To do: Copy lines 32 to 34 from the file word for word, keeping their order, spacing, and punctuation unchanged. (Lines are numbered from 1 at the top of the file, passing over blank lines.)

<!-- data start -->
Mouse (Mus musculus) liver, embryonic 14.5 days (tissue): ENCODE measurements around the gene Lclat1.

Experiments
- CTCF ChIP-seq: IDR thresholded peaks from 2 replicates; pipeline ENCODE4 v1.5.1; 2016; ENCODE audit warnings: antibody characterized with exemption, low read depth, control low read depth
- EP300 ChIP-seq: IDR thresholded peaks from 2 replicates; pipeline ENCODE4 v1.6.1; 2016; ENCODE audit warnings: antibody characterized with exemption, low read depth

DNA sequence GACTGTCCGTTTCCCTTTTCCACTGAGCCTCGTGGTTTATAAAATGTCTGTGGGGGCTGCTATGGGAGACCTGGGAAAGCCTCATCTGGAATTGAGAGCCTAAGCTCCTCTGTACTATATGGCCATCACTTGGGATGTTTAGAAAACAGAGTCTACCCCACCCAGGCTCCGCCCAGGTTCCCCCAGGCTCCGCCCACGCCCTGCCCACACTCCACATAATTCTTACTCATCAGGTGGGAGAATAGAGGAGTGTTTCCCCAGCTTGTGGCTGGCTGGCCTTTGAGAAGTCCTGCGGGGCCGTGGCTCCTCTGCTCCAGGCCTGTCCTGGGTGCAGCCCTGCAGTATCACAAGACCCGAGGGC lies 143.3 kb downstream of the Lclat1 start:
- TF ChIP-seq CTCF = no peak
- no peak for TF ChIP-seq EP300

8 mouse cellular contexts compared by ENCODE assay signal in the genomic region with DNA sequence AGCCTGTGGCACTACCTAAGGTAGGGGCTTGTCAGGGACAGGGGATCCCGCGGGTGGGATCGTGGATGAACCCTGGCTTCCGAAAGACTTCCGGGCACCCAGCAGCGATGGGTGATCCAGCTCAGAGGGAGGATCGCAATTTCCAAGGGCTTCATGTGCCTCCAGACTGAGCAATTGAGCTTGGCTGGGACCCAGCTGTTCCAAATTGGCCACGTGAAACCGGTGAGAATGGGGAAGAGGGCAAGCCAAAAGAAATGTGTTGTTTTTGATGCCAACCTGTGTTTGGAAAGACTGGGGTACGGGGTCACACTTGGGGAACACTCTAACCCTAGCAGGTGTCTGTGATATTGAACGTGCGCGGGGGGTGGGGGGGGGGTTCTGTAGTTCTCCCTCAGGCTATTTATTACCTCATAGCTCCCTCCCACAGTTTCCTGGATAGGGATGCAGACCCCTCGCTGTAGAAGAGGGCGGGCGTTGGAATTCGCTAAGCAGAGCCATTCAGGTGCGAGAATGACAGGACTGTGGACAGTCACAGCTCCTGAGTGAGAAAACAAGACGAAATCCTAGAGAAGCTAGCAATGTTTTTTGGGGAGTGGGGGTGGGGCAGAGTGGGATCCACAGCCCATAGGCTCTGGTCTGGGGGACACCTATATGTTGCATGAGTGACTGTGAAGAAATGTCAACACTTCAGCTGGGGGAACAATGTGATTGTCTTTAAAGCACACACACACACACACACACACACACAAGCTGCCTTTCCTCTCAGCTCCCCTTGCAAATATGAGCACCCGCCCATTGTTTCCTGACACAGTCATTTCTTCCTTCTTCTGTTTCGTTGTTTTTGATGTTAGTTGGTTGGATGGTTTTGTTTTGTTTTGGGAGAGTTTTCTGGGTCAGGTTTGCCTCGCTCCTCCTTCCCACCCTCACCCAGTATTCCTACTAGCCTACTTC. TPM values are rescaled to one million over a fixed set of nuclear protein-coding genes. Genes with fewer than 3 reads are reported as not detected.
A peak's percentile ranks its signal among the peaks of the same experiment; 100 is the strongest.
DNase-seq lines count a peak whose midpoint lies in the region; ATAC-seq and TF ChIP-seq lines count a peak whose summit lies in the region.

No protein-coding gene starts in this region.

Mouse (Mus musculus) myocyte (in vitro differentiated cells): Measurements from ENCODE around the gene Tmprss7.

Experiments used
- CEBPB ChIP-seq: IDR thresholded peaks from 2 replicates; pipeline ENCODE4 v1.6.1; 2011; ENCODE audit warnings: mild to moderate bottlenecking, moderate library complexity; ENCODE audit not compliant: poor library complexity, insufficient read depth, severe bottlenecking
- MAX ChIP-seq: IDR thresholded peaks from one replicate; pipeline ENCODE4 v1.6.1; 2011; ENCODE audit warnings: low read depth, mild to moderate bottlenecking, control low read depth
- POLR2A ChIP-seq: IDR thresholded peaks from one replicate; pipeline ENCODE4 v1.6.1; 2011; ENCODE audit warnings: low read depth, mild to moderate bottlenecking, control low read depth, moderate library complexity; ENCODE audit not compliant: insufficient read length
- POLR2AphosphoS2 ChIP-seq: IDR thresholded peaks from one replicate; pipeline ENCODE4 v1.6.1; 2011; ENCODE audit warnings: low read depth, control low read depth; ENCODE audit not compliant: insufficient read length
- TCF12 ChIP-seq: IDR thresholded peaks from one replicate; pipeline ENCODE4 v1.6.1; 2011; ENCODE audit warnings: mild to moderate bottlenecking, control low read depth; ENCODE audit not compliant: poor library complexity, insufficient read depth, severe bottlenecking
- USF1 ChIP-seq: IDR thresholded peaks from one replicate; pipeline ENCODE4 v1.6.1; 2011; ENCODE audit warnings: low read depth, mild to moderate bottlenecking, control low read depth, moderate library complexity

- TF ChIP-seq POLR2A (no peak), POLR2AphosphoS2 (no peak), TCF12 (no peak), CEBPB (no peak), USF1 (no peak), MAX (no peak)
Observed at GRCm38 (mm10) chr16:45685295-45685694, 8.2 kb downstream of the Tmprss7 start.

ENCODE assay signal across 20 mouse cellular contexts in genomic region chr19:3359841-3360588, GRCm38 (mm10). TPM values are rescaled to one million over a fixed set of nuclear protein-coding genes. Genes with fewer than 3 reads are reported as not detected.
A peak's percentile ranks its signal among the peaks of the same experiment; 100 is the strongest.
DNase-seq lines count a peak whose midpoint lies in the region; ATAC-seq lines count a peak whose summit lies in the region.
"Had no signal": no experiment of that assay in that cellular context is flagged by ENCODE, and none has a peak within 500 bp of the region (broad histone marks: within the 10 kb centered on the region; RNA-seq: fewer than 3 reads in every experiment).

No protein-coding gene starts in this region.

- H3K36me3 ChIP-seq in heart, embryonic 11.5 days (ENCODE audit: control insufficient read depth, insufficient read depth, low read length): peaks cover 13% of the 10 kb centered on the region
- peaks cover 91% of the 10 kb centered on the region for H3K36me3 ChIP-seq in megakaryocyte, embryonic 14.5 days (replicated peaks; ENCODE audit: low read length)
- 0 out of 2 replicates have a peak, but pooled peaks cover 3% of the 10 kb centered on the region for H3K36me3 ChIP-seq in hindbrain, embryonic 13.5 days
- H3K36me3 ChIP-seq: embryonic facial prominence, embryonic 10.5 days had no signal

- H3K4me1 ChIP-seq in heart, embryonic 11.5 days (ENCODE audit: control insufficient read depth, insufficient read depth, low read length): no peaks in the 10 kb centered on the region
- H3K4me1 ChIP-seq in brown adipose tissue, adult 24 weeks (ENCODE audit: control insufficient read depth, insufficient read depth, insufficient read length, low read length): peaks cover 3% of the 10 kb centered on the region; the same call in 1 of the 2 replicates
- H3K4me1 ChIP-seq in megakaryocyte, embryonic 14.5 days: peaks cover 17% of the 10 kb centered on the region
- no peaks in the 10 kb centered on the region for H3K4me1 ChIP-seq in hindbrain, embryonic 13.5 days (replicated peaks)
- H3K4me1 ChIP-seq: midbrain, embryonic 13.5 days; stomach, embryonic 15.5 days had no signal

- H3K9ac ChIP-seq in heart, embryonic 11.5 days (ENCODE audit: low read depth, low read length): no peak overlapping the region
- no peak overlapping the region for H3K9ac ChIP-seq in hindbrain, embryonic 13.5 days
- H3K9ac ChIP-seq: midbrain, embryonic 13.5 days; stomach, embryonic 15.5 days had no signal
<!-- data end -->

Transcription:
- H3K4me1 ChIP-seq in brown adipose tissue, adult 24 weeks (ENCODE audit: control insufficient read depth, insufficient read depth, insufficient read length, low read length): peaks cover 3% of the 10 kb centered on the region; the same call in 1 of the 2 replicates
- H3K4me1 ChIP-seq in megakaryocyte, embryonic 14.5 days: peaks cover 17% of the 10 kb centered on the region
- no peaks in the 10 kb centered on the region for H3K4me1 ChIP-seq in hindbrain, embryonic 13.5 days (replicated peaks)